Sunday, February 10, 2008

CW, Superdelegates and Divides

Conventional wisdom.... what we fall back on to fortify our arguments, to prop up our misconceptions, to put the coup de grace to dissent.

Forget some CW in this 2008 election season, as Ellen Goodman points out, "Conventional wisdom fails to explain anything about Election 2008." (Post-Gazette)

"It'll Be All Over by February 6." Not according to Mike Huckabee. And only in Hillary Clinton and Barack Obama's dreams.

"Kennedys are Kingmakers." Why then didn't Obama carry Massachusetts, or California? Maybe kingmakers if they can deliver the majority of the worst idea the Democratic Party ever had, superdelegates. That remains to be seen.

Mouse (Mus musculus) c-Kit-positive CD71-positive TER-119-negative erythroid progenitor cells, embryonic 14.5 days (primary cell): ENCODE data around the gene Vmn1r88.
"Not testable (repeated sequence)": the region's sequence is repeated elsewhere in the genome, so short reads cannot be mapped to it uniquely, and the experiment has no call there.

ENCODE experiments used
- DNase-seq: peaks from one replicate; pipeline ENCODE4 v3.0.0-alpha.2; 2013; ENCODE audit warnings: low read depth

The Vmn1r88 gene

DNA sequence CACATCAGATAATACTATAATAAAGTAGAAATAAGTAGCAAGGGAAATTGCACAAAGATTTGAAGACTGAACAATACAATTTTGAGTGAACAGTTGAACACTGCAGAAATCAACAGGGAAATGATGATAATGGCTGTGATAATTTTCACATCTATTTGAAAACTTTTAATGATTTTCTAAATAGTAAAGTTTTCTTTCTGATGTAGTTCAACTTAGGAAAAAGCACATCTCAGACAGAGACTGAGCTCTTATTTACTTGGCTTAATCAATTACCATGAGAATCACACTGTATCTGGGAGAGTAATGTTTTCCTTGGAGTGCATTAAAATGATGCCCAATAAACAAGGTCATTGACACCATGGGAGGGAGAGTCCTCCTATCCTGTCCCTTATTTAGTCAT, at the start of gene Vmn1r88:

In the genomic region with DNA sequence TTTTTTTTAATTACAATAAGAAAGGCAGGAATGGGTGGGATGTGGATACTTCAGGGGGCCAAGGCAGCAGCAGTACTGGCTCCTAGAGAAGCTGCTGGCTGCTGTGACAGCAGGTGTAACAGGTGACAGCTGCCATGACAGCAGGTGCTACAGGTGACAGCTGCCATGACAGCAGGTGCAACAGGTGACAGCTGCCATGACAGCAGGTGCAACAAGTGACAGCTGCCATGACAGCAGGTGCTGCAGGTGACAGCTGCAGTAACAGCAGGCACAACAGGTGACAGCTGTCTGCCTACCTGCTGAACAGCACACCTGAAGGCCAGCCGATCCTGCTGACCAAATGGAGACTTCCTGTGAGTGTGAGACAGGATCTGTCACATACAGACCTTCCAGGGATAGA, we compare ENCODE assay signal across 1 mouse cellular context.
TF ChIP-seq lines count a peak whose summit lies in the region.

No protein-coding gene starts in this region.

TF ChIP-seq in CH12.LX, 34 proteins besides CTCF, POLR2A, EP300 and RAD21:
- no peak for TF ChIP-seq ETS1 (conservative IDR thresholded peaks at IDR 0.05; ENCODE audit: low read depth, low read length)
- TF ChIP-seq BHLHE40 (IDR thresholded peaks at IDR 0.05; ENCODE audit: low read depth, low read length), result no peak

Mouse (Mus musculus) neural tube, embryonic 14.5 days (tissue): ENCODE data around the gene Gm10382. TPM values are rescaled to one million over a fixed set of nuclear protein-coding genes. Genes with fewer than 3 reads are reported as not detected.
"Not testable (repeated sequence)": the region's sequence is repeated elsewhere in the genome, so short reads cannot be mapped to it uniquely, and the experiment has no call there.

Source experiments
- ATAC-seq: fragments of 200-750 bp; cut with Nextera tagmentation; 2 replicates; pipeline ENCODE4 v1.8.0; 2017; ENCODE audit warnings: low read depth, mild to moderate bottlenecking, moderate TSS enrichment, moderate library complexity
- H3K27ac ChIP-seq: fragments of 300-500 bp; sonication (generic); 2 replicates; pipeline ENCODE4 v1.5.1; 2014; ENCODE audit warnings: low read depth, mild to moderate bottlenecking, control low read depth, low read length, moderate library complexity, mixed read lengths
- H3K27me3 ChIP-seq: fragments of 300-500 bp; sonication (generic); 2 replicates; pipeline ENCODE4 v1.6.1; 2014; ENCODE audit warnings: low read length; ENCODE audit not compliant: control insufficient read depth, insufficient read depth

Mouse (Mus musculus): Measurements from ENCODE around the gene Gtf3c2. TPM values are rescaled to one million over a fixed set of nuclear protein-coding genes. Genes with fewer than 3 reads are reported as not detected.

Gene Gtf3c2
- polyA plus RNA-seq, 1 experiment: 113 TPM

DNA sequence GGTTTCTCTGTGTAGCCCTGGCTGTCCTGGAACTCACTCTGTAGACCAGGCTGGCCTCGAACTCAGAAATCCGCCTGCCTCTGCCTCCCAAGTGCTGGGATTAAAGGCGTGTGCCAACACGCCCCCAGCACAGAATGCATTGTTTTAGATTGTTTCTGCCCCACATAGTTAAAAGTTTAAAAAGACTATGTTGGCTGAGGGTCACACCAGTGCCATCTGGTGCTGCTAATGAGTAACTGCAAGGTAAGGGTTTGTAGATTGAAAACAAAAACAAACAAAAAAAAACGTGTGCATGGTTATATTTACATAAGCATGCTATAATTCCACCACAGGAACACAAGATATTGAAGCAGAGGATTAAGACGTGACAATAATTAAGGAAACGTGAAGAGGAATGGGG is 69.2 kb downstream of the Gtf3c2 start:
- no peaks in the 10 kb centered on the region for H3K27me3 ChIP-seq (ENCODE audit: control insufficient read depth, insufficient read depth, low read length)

"Southern White Men Won't Vote for a Black President." Well.... Georgia white men voted 48 percent for Obama. But then, as Goodman pointed out, perhaps it just proves that "Southern white men still won't vote for a woman."

"Evangelicals Vote in Lockstep." This time they scattered to GOP candidates Mike Huckabee, Mitt Romney and John McCain.

"Money Uber Alles." After spending $35 million of his own money, the departing Romney begs to differ. Nice to know, though, that the presidency isn't for sale to the highest bidder.

"Dittoheads Rule." Far right talking heads savaged McCain and Republicans yawned.

"The Death of the Nominating Convention." Get your popcorn ready, with the Democrats it looks like a nominating fight to the finish.

When it comes to the delegate dead heat between Clinton and Obama that is hurtling headlong toward a nominating convention, Tad Devine advises "Superdelegates, Back Off." (NYTimes)